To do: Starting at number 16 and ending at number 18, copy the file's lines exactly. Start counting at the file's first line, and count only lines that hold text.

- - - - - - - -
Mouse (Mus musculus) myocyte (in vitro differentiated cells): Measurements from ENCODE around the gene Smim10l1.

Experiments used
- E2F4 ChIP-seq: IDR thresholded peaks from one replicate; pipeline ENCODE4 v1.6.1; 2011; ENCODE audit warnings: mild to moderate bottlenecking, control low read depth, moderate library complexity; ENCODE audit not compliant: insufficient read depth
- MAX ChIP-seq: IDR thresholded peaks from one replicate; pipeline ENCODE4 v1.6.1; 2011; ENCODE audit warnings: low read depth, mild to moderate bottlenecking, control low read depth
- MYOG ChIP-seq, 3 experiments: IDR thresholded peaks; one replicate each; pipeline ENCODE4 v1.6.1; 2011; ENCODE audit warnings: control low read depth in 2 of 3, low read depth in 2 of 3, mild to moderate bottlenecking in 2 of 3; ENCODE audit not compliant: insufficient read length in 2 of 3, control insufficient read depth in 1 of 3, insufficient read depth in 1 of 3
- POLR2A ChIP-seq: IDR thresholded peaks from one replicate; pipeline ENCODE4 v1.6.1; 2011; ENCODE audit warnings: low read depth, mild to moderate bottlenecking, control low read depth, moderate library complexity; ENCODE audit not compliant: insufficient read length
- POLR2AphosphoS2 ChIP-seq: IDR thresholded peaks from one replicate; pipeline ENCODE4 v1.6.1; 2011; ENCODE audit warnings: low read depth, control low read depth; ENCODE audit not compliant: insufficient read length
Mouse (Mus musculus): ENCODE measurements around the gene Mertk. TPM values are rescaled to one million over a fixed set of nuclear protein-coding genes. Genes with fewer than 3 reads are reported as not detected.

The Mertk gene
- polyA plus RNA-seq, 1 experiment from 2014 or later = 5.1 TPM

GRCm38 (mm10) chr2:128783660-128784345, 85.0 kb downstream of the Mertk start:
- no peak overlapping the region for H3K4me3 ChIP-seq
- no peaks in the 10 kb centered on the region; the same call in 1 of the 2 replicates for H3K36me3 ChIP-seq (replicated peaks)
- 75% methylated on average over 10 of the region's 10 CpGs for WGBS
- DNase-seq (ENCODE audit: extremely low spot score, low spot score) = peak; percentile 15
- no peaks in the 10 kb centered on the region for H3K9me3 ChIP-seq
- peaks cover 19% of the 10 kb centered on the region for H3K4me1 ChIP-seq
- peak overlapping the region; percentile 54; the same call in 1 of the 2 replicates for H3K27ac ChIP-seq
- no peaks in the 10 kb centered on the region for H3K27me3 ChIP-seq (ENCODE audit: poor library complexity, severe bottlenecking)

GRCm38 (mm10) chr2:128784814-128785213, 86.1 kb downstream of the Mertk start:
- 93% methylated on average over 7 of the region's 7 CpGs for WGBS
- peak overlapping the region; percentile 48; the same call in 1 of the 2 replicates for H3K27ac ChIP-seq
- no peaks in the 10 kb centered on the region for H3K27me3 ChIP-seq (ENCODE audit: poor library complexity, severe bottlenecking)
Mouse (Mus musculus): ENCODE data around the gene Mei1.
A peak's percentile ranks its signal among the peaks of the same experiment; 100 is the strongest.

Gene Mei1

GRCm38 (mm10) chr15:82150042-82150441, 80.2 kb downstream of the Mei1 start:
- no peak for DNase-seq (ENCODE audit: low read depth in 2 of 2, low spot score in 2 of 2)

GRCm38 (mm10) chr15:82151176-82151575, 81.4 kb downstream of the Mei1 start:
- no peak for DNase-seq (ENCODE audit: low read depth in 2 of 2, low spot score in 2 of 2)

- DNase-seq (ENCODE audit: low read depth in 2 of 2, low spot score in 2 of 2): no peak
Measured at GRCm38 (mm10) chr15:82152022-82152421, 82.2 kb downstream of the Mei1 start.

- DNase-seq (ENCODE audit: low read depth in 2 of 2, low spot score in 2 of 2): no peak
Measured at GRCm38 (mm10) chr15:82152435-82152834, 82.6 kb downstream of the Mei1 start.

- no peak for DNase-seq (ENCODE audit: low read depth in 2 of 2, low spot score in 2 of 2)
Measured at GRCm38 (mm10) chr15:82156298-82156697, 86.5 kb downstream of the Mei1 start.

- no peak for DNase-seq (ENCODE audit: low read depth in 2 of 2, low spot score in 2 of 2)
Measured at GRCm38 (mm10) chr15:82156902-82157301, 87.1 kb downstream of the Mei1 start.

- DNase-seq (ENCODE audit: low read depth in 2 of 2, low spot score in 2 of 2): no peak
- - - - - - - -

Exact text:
- no peaks in the 10 kb centered on the region for H3K9me3 ChIP-seq
- peaks cover 19% of the 10 kb centered on the region for H3K4me1 ChIP-seq
- peak overlapping the region; percentile 54; the same call in 1 of the 2 replicates for H3K27ac ChIP-seq